• Entrepreneurship - When you're three months into starting a new business and you don't have any results to show for your hard work, you persist and grind it out until the results start coming in, rather than quitting.
  • Finances - When you receive your salary each month you tuck away 10% into a savings account because you know that the money will accumulate and allow you to invest further down the line, rather than buying things right now.
  • Health - When it comes time to eat lunch at work, you eat the healthy salad that you've prepared in advance at home, rather than eating the unhealthier options at the staff cantine. 

Of course making yourself do this stuff on a regular basis is difficult, but this is equally a blessing and a curse.

If you can get good at doing what is difficult to most people, then you'll stand out from the crowd.  

The key thing is that just trying hard won't work.  Instead, create habits and manage your willpower carefully.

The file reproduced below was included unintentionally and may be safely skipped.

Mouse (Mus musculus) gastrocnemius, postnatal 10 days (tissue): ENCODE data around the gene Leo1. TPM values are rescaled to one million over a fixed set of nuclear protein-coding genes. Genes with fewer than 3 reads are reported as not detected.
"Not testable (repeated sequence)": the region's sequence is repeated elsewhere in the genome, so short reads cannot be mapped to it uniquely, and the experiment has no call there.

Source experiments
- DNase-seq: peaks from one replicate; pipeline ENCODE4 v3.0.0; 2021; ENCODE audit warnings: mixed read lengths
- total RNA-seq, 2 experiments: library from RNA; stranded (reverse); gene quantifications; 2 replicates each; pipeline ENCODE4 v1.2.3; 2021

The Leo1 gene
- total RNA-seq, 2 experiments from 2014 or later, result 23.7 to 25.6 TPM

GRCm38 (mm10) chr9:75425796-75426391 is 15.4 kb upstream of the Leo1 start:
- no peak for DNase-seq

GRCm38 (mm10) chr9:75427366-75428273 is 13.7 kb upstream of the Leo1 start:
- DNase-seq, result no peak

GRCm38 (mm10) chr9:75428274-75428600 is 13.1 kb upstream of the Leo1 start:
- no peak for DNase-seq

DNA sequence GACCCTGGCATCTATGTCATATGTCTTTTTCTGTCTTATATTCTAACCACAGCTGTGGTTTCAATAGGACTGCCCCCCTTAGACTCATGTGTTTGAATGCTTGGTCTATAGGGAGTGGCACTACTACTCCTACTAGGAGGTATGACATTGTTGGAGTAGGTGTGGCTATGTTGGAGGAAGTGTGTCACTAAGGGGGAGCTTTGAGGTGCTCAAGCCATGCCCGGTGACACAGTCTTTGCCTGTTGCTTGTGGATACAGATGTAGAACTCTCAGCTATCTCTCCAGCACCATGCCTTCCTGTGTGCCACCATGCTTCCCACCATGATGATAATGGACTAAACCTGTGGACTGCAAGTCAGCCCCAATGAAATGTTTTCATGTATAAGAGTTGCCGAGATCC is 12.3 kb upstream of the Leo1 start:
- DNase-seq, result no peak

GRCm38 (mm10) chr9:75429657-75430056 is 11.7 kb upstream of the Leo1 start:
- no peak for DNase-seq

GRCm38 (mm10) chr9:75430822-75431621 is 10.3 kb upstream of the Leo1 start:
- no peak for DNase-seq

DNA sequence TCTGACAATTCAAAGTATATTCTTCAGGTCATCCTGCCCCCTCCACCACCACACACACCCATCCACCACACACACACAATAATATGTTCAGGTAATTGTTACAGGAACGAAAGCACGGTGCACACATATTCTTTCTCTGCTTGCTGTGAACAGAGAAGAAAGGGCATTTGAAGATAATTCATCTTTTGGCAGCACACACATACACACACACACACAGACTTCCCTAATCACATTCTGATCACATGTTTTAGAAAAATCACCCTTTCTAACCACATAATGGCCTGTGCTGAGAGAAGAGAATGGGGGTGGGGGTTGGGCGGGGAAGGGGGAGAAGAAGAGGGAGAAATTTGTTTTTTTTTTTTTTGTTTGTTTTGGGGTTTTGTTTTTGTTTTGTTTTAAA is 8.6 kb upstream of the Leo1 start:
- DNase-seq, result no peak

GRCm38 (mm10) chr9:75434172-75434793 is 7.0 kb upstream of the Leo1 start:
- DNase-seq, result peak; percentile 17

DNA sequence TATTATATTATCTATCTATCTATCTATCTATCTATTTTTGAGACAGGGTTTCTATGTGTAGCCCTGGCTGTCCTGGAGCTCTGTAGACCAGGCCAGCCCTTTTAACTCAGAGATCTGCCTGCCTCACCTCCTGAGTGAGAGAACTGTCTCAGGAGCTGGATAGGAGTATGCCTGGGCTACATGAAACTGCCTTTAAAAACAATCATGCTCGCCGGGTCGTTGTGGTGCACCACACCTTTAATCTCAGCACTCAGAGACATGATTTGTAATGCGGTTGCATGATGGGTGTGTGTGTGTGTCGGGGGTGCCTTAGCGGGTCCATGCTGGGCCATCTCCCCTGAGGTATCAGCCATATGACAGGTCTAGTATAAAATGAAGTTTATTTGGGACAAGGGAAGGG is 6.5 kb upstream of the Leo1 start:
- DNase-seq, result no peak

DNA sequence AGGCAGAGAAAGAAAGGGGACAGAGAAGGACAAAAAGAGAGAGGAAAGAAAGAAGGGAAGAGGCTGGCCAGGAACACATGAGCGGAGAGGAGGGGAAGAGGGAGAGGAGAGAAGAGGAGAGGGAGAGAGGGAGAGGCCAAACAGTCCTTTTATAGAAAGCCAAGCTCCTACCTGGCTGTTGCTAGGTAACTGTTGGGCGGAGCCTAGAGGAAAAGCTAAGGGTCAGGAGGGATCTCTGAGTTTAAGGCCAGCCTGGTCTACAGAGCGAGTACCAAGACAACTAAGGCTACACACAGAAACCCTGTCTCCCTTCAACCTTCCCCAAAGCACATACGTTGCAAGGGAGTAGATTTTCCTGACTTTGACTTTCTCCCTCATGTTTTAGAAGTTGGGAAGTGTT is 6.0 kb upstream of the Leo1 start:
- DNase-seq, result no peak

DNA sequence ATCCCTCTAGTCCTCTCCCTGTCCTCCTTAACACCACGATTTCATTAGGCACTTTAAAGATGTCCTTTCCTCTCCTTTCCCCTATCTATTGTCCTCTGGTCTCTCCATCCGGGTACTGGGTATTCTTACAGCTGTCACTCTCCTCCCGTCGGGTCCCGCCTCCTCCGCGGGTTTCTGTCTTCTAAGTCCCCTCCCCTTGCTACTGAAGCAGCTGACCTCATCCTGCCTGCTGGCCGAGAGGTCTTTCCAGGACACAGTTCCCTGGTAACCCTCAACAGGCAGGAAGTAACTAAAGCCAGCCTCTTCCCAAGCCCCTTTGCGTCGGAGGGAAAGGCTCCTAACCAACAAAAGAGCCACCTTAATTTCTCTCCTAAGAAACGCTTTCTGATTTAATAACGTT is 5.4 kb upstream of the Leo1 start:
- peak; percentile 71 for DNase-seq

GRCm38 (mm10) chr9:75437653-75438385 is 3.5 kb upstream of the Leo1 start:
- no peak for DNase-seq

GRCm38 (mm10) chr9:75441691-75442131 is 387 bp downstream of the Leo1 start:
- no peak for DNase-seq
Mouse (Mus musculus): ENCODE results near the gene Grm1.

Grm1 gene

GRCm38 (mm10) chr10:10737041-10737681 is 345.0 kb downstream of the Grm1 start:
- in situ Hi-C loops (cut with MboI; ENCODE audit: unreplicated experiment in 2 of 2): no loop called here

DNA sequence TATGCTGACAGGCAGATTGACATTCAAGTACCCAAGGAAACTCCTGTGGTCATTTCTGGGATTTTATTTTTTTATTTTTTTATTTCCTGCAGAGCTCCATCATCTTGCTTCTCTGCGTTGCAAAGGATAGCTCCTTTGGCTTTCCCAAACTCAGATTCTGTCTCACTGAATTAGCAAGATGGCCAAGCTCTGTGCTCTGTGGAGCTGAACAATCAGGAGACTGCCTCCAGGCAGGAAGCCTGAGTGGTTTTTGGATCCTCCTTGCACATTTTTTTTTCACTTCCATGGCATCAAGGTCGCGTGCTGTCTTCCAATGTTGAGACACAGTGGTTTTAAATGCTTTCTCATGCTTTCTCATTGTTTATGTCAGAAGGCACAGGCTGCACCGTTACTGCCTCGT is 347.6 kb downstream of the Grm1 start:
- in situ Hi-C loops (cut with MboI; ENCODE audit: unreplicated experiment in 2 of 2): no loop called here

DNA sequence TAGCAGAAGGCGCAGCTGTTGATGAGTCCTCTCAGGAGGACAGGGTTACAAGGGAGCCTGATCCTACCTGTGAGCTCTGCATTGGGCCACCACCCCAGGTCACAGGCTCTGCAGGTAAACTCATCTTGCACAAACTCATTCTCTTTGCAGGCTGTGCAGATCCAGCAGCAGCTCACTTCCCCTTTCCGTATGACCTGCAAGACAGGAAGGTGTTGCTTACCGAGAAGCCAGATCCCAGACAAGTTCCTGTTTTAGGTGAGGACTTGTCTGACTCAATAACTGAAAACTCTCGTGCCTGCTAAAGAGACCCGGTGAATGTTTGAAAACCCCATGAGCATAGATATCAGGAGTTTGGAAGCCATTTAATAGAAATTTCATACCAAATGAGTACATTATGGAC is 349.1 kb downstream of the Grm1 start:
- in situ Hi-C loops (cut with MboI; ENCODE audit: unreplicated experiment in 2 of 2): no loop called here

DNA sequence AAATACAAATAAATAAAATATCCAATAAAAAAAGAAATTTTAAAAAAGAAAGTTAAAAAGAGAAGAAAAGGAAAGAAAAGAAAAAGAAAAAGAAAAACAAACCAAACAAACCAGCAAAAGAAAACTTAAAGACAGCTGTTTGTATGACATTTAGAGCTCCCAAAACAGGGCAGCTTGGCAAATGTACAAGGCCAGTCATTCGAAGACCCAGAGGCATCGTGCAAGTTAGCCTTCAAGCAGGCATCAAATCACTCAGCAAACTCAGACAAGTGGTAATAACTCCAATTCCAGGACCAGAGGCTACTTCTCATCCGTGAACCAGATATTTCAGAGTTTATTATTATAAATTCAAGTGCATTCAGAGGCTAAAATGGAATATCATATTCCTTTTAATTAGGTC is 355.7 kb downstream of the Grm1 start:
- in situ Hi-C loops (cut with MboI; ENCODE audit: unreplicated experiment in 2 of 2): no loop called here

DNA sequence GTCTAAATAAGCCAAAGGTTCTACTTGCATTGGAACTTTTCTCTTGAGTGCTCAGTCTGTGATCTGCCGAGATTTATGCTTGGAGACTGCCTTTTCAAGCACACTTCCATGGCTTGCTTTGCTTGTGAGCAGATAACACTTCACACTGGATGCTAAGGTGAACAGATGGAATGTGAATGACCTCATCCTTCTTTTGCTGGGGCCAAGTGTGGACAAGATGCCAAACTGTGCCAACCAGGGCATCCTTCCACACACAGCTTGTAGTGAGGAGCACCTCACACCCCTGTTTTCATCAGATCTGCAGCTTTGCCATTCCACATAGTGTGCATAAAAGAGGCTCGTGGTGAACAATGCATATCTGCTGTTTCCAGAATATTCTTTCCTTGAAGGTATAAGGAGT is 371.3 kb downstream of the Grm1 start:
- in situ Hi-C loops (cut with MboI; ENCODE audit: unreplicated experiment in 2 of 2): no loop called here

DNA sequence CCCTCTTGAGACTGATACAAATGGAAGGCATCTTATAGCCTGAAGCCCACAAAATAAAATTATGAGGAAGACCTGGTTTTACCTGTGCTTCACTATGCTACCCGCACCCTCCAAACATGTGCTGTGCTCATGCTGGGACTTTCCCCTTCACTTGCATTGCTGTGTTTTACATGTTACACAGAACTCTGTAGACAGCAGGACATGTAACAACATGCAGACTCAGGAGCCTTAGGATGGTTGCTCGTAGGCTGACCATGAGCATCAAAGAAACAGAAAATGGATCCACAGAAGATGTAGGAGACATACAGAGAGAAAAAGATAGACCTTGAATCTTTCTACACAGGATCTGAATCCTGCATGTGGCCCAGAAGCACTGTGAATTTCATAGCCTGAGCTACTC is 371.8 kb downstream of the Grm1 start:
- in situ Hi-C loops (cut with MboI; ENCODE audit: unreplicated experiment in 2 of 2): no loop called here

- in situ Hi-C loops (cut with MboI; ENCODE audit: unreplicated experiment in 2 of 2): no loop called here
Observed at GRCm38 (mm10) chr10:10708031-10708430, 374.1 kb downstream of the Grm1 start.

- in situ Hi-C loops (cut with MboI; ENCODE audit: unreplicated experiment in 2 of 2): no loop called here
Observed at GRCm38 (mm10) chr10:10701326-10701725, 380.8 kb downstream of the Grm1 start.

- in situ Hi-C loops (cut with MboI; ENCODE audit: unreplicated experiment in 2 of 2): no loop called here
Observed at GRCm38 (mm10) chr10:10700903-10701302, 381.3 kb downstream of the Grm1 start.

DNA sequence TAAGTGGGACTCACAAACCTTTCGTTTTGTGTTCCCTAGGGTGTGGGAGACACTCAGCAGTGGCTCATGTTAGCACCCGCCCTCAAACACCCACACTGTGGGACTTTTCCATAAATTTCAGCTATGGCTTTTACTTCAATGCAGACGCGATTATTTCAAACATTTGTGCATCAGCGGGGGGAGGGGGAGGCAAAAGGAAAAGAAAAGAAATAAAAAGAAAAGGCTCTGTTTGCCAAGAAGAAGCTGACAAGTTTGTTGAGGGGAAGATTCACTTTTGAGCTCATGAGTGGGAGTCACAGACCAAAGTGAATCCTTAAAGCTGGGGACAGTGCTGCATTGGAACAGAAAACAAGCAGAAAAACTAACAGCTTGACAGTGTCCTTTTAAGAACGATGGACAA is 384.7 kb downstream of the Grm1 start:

Can Delayed Gratification Be Learned?

Going back to the marshmallow experiment...

Were the children that resisted the marshmallow able to do so because they had some kind of gene or natural ability?  Or, is this trait something that can be learned?

This particular question peaked the interest of the researchers and so they repeated the experiment with a new set of kids but with a subtle change.  

Before offering the marshmallow, they separated the kids into two groups.

They preconditioned the first group to wait for a reward by promising a bigger box of crayons in ten minutes.  After the ten minutes was up, the promised was fulfilled; they received the crayons.

They did the same with the second group with one key difference: they didn't fulfill their promise.  The kids didn't receive the crayons.  These children were preconditioned that waiting for a reward wasn't worth it.

And the results of this experiment?

The kids that were preconditioned to wait resisted the marshmallow, on average, for four times as long as the children in the other group.

So what's the significance of this?  

It means that one of the most critical life success factors of delayed gratification is something that can be learned.  

What Does this Mean for You?

Your chances of having a happy and successful life can be measured by your ability to favor a bigger reward in the distant future to the immediate payoff.